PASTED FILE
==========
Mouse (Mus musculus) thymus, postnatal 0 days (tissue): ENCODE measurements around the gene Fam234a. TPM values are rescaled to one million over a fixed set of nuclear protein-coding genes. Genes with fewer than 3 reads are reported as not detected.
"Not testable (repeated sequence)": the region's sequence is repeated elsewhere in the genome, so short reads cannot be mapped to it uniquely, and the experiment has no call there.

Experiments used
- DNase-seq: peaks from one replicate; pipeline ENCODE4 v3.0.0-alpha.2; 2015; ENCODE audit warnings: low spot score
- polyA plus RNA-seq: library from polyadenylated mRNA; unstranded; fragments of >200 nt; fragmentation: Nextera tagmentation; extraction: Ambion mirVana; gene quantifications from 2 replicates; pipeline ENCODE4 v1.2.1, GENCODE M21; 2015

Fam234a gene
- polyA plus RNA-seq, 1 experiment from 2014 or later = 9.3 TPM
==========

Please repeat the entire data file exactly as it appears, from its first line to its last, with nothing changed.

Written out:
Mouse (Mus musculus) thymus, postnatal 0 days (tissue): ENCODE measurements around the gene Fam234a. TPM values are rescaled to one million over a fixed set of nuclear protein-coding genes. Genes with fewer than 3 reads are reported as not detected.
"Not testable (repeated sequence)": the region's sequence is repeated elsewhere in the genome, so short reads cannot be mapped to it uniquely, and the experiment has no call there.

Experiments used
- DNase-seq: peaks from one replicate; pipeline ENCODE4 v3.0.0-alpha.2; 2015; ENCODE audit warnings: low spot score
- polyA plus RNA-seq: library from polyadenylated mRNA; unstranded; fragments of >200 nt; fragmentation: Nextera tagmentation; extraction: Ambion mirVana; gene quantifications from 2 replicates; pipeline ENCODE4 v1.2.1, GENCODE M21; 2015

Fam234a gene
- polyA plus RNA-seq, 1 experiment from 2014 or later = 9.3 TPM